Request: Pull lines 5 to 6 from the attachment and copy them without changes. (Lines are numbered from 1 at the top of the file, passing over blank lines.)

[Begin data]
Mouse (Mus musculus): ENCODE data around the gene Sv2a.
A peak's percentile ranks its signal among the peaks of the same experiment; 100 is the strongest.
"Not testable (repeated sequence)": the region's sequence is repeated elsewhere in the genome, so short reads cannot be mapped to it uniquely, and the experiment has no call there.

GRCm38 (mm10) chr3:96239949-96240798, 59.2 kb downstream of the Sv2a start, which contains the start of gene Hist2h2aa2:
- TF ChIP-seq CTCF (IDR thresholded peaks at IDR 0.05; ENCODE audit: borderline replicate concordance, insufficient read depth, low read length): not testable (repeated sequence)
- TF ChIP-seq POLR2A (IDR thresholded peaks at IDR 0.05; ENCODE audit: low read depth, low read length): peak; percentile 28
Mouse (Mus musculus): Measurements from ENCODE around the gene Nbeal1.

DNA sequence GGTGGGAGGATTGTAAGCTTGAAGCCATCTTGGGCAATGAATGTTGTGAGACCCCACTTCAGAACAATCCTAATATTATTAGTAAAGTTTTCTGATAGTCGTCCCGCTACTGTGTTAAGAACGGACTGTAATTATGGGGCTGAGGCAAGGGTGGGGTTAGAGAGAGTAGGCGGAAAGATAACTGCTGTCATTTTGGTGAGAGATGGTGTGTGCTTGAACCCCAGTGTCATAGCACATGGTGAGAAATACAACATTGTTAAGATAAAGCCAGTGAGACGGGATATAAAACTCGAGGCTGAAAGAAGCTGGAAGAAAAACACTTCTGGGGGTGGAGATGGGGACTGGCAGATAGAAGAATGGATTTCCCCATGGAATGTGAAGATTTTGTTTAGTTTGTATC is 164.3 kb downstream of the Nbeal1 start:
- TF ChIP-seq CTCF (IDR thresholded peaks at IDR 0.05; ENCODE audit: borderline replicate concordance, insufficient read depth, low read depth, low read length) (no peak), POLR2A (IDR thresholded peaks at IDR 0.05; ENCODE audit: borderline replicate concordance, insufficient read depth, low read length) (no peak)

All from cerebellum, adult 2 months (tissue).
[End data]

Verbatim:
- TF ChIP-seq CTCF (IDR thresholded peaks at IDR 0.05; ENCODE audit: borderline replicate concordance, insufficient read depth, low read length): not testable (repeated sequence)
- TF ChIP-seq POLR2A (IDR thresholded peaks at IDR 0.05; ENCODE audit: low read depth, low read length): peak; percentile 28